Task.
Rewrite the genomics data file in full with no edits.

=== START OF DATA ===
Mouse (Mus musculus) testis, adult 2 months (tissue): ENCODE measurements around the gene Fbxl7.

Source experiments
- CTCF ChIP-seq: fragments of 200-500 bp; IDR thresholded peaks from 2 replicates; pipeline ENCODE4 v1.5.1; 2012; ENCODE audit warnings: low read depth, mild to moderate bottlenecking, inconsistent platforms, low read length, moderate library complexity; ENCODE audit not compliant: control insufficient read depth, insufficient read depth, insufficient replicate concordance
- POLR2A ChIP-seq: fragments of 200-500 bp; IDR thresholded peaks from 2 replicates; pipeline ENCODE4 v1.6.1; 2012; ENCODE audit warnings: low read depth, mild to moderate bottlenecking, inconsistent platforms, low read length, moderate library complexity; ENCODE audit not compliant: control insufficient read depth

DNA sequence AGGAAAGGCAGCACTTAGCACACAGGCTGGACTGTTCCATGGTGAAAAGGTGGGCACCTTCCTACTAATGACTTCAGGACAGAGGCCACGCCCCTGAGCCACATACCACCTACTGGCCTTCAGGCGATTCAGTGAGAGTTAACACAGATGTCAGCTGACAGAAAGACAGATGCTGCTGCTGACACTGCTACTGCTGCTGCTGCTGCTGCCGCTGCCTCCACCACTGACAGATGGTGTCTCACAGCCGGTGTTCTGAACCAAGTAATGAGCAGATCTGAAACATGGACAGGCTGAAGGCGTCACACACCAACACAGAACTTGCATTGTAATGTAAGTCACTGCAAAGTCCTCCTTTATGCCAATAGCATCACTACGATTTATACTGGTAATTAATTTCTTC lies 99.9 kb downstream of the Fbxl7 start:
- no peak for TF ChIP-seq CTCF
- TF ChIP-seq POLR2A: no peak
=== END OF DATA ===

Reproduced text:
Mouse (Mus musculus) testis, adult 2 months (tissue): ENCODE measurements around the gene Fbxl7.

Source experiments
- CTCF ChIP-seq: fragments of 200-500 bp; IDR thresholded peaks from 2 replicates; pipeline ENCODE4 v1.5.1; 2012; ENCODE audit warnings: low read depth, mild to moderate bottlenecking, inconsistent platforms, low read length, moderate library complexity; ENCODE audit not compliant: control insufficient read depth, insufficient read depth, insufficient replicate concordance
- POLR2A ChIP-seq: fragments of 200-500 bp; IDR thresholded peaks from 2 replicates; pipeline ENCODE4 v1.6.1; 2012; ENCODE audit warnings: low read depth, mild to moderate bottlenecking, inconsistent platforms, low read length, moderate library complexity; ENCODE audit not compliant: control insufficient read depth

DNA sequence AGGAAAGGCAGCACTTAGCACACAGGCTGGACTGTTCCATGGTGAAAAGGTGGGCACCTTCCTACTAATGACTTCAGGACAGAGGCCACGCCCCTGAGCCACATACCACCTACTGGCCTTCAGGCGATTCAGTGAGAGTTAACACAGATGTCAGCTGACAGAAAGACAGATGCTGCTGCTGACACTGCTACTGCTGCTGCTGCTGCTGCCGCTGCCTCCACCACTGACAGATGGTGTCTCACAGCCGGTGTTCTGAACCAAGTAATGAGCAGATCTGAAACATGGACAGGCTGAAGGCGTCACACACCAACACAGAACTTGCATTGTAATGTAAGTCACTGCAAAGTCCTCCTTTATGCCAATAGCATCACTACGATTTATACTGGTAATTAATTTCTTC lies 99.9 kb downstream of the Fbxl7 start:
- no peak for TF ChIP-seq CTCF
- TF ChIP-seq POLR2A: no peak